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Backreferences in Java Regular Expressions

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Backreferences in Java Regular Expressions

Java backreferences are really important. Learn what they are and how to use them.

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Backreferences in Java Regular Expressions is another important feature provided by Java.

To understand backreferences, we need to understand group first. Group in regular expression means treating multiple characters as a single unit. They are created by placing the characters to be grouped inside a set of parentheses – ”()”. Each set of parentheses corresponds to a group.

Backreferences are convenient, because it allows us to repeat a pattern without writing it again. We can just refer to the previous defined group by using \#(# is the group number). This will make more sense after you read the following two examples.

Example 1: Finding Repeated Pattern

(\d\d\d)\1 matches 123123, but does not match 123456 in a row. This indicates that the referred pattern needs to be exactly the name.

String str = "123456";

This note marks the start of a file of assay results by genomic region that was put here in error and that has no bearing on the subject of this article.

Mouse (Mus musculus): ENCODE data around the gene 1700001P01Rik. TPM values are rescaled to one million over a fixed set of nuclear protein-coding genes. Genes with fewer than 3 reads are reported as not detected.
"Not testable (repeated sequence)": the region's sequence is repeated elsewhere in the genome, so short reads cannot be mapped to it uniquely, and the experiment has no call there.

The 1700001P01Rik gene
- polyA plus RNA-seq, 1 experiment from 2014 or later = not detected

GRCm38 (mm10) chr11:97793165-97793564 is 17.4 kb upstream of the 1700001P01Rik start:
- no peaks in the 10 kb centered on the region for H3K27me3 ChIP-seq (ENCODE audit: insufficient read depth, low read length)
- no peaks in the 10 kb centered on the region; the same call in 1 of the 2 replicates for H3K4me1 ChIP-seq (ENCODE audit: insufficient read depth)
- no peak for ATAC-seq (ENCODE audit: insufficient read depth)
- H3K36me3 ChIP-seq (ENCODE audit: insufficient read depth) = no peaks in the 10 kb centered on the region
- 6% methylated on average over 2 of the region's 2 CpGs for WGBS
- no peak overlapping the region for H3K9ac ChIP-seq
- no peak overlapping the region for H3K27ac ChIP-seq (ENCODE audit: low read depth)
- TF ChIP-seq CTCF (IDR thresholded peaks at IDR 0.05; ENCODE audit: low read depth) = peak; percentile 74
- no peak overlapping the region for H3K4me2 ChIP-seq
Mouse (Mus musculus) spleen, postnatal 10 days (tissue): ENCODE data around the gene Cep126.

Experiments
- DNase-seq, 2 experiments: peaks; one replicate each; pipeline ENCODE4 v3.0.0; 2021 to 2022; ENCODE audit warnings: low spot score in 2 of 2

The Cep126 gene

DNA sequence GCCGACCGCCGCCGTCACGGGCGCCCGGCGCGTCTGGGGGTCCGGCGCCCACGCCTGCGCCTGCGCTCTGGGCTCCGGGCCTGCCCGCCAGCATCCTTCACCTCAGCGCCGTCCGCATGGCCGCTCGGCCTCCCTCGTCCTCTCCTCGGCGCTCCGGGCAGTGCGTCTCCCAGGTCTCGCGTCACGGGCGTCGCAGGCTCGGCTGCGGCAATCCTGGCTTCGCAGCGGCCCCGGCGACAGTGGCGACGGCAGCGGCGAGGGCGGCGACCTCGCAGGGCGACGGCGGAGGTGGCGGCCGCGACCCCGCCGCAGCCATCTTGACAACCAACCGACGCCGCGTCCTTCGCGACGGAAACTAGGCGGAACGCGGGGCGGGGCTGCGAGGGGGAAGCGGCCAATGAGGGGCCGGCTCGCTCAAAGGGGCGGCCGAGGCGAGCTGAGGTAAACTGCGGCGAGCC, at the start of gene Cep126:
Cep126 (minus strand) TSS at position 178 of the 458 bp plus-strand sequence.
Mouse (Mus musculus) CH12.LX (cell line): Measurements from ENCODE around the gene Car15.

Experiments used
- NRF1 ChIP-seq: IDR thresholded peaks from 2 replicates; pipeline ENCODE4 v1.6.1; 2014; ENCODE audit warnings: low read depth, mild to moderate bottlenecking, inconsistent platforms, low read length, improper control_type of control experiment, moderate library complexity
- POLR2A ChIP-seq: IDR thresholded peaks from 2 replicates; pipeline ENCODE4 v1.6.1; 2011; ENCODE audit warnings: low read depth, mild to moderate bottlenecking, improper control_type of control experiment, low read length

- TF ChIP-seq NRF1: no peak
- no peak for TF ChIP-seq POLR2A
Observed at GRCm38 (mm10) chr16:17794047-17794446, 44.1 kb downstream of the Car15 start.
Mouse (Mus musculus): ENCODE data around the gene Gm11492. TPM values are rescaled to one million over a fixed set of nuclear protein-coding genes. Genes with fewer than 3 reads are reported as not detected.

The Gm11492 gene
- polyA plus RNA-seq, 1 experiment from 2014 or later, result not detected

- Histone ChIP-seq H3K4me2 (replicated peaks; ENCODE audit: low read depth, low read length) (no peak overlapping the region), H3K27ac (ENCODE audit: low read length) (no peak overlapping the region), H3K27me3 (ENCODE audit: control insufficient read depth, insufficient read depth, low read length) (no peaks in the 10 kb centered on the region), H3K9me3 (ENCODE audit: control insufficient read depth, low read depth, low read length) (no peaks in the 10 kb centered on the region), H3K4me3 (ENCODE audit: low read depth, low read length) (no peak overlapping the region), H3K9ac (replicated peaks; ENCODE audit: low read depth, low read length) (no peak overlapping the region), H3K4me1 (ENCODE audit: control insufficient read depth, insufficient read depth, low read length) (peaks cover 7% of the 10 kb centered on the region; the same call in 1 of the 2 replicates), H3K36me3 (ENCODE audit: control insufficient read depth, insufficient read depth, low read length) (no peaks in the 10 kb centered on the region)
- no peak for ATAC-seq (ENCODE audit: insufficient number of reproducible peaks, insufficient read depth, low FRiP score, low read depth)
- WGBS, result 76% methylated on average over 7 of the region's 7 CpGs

Pattern p = Pattern.compile("(\\d\\d\\d)\\1");
Matcher m = p.matcher(str);
while (m.find()) {
String word = m.group();
System.out.println(word + " " + m.start() + " " + m.end());

123123 0 6

Example 2: Finding Duplicate Words

String pattern = "\\b(\\w+)\\b[\\w\\W]*\\b\\1\\b";
Pattern p = Pattern.compile(pattern, Pattern.CASE_INSENSITIVE);
String phrase = "unique is not duplicate but unique, Duplicate is duplicate.";
Matcher m = p.matcher(phrase);
while (m.find()) {
String val = m.group();
System.out.println("Matching subsequence is \"" + val + "\"");
System.out.println("Duplicate word: " + m.group(1) + "\n");

Matching subsequence is “unique is not duplicate but unique”
Duplicate word: unique

Matching subsequence is “Duplicate is duplicate”
Duplicate word: Duplicate

Note: This is not a good method to use regular expression to find duplicate words. From the example above, the first “duplicate” is not matched.

Why Use Backreferences?

Check out more regular expression examples.

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